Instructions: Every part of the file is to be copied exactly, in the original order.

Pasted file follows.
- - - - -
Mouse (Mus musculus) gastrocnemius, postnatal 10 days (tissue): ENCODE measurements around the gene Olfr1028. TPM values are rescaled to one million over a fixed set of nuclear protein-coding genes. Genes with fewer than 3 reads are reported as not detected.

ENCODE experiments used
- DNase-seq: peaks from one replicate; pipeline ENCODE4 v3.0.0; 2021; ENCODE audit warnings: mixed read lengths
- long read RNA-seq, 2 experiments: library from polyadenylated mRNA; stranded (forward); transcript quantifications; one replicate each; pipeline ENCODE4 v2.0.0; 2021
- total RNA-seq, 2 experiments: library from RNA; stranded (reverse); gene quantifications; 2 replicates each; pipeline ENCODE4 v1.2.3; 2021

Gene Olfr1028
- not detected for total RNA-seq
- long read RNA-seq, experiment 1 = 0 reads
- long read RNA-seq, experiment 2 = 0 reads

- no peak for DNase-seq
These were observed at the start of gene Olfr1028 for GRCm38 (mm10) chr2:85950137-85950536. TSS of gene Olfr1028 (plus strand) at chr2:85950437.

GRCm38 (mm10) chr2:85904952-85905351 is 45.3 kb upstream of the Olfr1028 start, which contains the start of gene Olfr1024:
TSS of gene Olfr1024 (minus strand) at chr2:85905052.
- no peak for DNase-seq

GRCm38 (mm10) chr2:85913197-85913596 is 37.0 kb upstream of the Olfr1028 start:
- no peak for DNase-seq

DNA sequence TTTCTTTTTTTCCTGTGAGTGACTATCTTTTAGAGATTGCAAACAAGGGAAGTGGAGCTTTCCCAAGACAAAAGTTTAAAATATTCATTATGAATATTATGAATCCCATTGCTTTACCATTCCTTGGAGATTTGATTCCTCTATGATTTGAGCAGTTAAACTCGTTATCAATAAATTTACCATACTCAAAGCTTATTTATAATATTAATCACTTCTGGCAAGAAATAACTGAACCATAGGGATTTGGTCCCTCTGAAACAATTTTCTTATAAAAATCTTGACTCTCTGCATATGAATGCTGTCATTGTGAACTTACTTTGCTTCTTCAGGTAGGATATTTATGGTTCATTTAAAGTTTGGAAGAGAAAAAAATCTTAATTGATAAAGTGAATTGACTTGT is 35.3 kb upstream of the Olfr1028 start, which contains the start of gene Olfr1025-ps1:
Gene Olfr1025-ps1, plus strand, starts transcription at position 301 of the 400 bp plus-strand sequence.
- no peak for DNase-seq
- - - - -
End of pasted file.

Mouse (Mus musculus) gastrocnemius, postnatal 10 days (tissue): ENCODE measurements around the gene Olfr1028. TPM values are rescaled to one million over a fixed set of nuclear protein-coding genes. Genes with fewer than 3 reads are reported as not detected.

ENCODE experiments used
- DNase-seq: peaks from one replicate; pipeline ENCODE4 v3.0.0; 2021; ENCODE audit warnings: mixed read lengths
- long read RNA-seq, 2 experiments: library from polyadenylated mRNA; stranded (forward); transcript quantifications; one replicate each; pipeline ENCODE4 v2.0.0; 2021
- total RNA-seq, 2 experiments: library from RNA; stranded (reverse); gene quantifications; 2 replicates each; pipeline ENCODE4 v1.2.3; 2021

Gene Olfr1028
- not detected for total RNA-seq
- long read RNA-seq, experiment 1 = 0 reads
- long read RNA-seq, experiment 2 = 0 reads

- no peak for DNase-seq
These were observed at the start of gene Olfr1028 for GRCm38 (mm10) chr2:85950137-85950536. TSS of gene Olfr1028 (plus strand) at chr2:85950437.

GRCm38 (mm10) chr2:85904952-85905351 is 45.3 kb upstream of the Olfr1028 start, which contains the start of gene Olfr1024:
TSS of gene Olfr1024 (minus strand) at chr2:85905052.
- no peak for DNase-seq

GRCm38 (mm10) chr2:85913197-85913596 is 37.0 kb upstream of the Olfr1028 start:
- no peak for DNase-seq

DNA sequence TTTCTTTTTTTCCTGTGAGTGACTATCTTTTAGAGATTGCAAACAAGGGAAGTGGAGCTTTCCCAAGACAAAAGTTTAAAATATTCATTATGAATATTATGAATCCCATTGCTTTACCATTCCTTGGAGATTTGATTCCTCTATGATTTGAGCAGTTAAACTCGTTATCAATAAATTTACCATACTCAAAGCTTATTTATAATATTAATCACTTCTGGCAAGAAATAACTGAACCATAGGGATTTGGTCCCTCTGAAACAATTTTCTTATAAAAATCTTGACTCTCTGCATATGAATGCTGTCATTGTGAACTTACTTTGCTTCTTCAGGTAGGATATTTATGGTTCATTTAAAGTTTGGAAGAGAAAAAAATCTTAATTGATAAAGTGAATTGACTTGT is 35.3 kb upstream of the Olfr1028 start, which contains the start of gene Olfr1025-ps1:
Gene Olfr1025-ps1, plus strand, starts transcription at position 301 of the 400 bp plus-strand sequence.
- no peak for DNase-seq